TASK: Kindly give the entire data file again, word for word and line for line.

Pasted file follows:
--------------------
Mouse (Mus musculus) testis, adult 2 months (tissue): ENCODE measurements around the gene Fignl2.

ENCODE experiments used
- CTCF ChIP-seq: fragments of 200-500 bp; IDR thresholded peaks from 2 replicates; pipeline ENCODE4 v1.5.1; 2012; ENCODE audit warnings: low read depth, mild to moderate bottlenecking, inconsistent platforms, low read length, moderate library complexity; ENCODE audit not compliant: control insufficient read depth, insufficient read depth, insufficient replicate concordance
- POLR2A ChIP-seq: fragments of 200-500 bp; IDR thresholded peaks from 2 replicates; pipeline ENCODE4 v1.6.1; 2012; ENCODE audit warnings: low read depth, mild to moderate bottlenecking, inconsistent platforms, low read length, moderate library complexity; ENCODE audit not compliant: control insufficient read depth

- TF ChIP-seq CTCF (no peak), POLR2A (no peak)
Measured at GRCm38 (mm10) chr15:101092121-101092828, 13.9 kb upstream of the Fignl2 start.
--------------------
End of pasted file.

Mouse (Mus musculus) testis, adult 2 months (tissue): ENCODE measurements around the gene Fignl2.

ENCODE experiments used
- CTCF ChIP-seq: fragments of 200-500 bp; IDR thresholded peaks from 2 replicates; pipeline ENCODE4 v1.5.1; 2012; ENCODE audit warnings: low read depth, mild to moderate bottlenecking, inconsistent platforms, low read length, moderate library complexity; ENCODE audit not compliant: control insufficient read depth, insufficient read depth, insufficient replicate concordance
- POLR2A ChIP-seq: fragments of 200-500 bp; IDR thresholded peaks from 2 replicates; pipeline ENCODE4 v1.6.1; 2012; ENCODE audit warnings: low read depth, mild to moderate bottlenecking, inconsistent platforms, low read length, moderate library complexity; ENCODE audit not compliant: control insufficient read depth

- TF ChIP-seq CTCF (no peak), POLR2A (no peak)
Measured at GRCm38 (mm10) chr15:101092121-101092828, 13.9 kb upstream of the Fignl2 start.